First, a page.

Self-acceptance has never been a linear process for me. I wish I could say I’ve achieved it already, or that I know the formula—but I haven’t, and I don’t (and honestly, I’m not sure I ever will). In fact, it will likely be one of the greatest undertakings of my whole life to truly accept myself! That said, there’s a tool that has been extremely life-changing for me, and always gets me moving back toward self-acceptance fast.
This tool operates on one simple principle:
Every feeling we have is feedback about a need that wants our attention.
Every. Single. Feeling. Every single one!
Our feelings are messengers. Our uncomfortable feelings are signaling us to look for the need(s) we want more of, and our comfortable feelings are letting us know we’re getting needs met. Your feelings may not always be easy to feel, but if you can decipher the message they are trying to send you, it will alwaysbe worth it.
I don’t know about you, but I spent most of my life in battle with my uncomfortable feelings. I saw them as problems that needed to be fixed, inconveniences to get rid of. I had almost zero tolerance for my feelings of sadness, fear, hurt, discouragement, loneliness, etc. They felt like they were ruining my good time!
I didn’t even realize how much pain I was causing myself by having this extreme intolerance to these feelings until I was introduced to this idea:
What if my uncomfortable feelings weren’t coming up to ruin my good time, but to point me toward insight that would unlock more wellbeing?
Talk about a paradigm shift! When I choose to experience feelings as messengers rather than problems, magic happens: they unlock crucial insight that allows me to move toward meetings more of my needs.
It’s often easier said than done to re-orient to our feelings in this way, so to get myself started, I like to take this approach anytime I notice an uncomfortable feeling coming up:
I say to myself, “Welcome, <feeling>.”
Welcome anger. Welcome sadness. Welcome despair. Welcome fatigue. Welcome boredom.
Whatever feeling I’ve had resistance to in the past, I make a point to welcome it now. Come on in uncomfortable feeling, and show me where I need to put my focus! I also love Rumi’s poem "The Guest House" as another reinforcement of this concept.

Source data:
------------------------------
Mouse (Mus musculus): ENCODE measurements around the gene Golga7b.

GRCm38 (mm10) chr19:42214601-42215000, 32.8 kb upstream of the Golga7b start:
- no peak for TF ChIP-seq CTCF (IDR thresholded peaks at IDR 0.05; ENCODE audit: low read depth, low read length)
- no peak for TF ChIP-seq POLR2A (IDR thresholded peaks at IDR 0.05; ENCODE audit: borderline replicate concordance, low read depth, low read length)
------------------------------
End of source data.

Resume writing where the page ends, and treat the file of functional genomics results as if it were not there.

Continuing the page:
Once I’ve welcomed my feelings, then I start looking for the needs underneath. I ask myself:
What is this feeling trying to communicate to me? What need is it pointing me toward?
When I’m feeling frustrated or anxious, am I looking for more care? Respect? Connection? Clarity? Whatever feeling arises, there is at least one need underneath that wants my attention, and the magic starts the moment I put my curiosity toward finding that need.
You can download my feelings and needs list here to help you out with this.
Now I want to give one small disclaimer: it sometimes requires actually feeling the feeling to really get to the need underneath. For example, in my experience, feelings like sadness and anger are feelings that often need to move. If I feel sad, I might need to cry. If I notice anger, I might need to pound something or go shout into pillows. You get the idea. Give yourself permission to express whatever feeling you need to, in safe and healthy ways! You’ll find that as the feeling moves, the need will reveal itself to you.
I can’t tell you it’s going to be comfortable to welcome your feelings and uncover your needs, but I know that you have the ability to create a safe container for any feeling to have its space inside of you and reveal its wisdom. And I know that whenever you do this, you instantly activate more self-acceptance.
The journey of self-acceptance may not be a comfortable or linear journey, but it’s a worthy one—and you are making beautiful strides on the path, my friend.